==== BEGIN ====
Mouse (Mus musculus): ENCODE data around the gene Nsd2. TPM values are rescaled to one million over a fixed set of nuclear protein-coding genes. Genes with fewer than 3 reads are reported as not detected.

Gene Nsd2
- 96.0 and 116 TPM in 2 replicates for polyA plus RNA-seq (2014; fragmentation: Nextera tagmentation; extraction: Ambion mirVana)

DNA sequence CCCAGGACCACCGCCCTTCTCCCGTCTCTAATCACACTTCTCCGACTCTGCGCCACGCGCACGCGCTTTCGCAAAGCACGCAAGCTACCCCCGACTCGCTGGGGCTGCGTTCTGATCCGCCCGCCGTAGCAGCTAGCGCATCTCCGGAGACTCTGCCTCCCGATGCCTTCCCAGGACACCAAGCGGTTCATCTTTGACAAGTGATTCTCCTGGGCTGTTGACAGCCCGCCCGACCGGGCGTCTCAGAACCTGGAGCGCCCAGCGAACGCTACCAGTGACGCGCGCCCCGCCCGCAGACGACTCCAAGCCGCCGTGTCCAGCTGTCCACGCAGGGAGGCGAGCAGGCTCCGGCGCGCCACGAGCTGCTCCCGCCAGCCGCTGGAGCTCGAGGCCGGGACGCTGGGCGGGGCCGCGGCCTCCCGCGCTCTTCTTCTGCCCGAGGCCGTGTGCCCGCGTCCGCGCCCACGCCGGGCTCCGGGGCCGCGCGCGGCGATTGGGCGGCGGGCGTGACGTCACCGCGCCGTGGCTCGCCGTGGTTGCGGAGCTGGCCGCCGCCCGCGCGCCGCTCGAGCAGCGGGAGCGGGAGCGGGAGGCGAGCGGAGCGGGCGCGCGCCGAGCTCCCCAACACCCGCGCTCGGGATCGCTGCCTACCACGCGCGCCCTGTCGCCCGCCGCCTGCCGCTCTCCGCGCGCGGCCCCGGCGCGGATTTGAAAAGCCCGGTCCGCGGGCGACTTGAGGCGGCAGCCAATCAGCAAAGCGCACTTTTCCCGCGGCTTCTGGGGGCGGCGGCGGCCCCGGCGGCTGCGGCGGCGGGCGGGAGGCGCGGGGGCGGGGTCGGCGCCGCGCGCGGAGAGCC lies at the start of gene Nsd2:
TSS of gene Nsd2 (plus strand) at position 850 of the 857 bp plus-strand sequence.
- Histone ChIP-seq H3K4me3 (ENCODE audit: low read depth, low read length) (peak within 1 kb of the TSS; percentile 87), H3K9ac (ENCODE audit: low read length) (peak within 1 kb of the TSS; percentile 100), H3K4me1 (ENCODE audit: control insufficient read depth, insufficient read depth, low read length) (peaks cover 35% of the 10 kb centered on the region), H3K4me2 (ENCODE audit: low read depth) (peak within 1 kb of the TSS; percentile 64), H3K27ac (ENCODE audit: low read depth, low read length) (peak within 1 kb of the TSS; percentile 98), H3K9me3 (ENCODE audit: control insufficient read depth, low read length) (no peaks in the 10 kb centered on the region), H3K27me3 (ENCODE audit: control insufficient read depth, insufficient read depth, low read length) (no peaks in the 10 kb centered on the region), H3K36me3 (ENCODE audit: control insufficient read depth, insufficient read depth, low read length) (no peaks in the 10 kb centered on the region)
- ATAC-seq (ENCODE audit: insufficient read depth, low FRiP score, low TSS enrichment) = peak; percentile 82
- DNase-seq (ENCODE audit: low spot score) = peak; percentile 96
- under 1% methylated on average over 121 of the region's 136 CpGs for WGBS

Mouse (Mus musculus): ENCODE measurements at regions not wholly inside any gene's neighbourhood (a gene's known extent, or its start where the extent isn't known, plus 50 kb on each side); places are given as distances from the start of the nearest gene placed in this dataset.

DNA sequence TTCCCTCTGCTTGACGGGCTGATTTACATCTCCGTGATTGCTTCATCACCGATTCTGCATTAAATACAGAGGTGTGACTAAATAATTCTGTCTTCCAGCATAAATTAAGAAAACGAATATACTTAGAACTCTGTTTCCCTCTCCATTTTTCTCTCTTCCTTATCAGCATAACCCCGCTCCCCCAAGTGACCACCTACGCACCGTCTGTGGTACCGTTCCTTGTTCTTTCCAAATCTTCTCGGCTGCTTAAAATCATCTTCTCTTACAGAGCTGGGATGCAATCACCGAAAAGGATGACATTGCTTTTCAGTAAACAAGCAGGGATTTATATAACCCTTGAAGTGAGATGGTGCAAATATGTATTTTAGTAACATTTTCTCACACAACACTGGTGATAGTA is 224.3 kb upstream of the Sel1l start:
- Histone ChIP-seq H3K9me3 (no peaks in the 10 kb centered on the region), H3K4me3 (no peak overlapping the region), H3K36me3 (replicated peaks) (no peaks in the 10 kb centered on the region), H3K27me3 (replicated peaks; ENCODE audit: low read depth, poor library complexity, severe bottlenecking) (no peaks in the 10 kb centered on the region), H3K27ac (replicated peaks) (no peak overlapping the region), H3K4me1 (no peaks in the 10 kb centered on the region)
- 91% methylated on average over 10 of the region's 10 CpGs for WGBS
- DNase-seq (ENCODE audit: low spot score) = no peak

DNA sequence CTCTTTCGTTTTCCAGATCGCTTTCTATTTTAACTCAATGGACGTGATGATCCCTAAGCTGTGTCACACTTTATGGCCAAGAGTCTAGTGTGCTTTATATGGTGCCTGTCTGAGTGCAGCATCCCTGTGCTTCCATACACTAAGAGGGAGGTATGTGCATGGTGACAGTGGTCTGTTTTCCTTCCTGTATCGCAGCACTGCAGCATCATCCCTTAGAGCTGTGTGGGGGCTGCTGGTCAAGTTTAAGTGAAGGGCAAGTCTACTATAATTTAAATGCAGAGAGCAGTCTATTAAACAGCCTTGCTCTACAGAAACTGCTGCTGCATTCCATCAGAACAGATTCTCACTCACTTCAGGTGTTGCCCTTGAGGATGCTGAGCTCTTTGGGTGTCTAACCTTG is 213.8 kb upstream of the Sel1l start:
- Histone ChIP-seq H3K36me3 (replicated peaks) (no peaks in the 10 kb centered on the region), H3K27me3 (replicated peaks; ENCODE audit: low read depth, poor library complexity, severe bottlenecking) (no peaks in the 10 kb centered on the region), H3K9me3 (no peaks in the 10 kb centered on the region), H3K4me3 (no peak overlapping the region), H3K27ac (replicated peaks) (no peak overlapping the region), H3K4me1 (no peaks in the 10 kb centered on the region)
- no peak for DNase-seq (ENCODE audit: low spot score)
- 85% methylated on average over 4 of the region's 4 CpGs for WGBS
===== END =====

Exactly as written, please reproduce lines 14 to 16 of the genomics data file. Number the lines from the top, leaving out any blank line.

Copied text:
- DNase-seq (ENCODE audit: low spot score) = no peak

DNA sequence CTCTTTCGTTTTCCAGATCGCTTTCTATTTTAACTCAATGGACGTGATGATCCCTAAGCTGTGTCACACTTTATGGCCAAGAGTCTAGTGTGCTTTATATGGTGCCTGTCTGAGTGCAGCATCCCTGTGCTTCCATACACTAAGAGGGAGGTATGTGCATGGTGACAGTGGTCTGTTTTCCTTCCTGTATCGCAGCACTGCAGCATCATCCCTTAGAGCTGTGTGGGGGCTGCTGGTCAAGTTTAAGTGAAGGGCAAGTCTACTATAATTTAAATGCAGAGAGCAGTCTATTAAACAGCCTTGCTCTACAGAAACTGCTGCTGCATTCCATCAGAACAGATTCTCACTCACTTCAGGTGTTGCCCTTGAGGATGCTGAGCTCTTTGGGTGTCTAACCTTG is 213.8 kb upstream of the Sel1l start:
- Histone ChIP-seq H3K36me3 (replicated peaks) (no peaks in the 10 kb centered on the region), H3K27me3 (replicated peaks; ENCODE audit: low read depth, poor library complexity, severe bottlenecking) (no peaks in the 10 kb centered on the region), H3K9me3 (no peaks in the 10 kb centered on the region), H3K4me3 (no peak overlapping the region), H3K27ac (replicated peaks) (no peak overlapping the region), H3K4me1 (no peaks in the 10 kb centered on the region)